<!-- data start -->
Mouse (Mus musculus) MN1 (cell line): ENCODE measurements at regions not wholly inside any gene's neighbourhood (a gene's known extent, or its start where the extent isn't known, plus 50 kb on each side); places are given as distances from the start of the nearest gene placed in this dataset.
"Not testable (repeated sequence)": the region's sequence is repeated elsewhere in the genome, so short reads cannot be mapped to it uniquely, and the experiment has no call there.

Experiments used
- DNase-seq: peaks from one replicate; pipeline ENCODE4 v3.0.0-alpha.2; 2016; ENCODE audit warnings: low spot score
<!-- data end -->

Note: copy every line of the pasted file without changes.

Mouse (Mus musculus) MN1 (cell line): ENCODE measurements at regions not wholly inside any gene's neighbourhood (a gene's known extent, or its start where the extent isn't known, plus 50 kb on each side); places are given as distances from the start of the nearest gene placed in this dataset.
"Not testable (repeated sequence)": the region's sequence is repeated elsewhere in the genome, so short reads cannot be mapped to it uniquely, and the experiment has no call there.

Experiments used
- DNase-seq: peaks from one replicate; pipeline ENCODE4 v3.0.0-alpha.2; 2016; ENCODE audit warnings: low spot score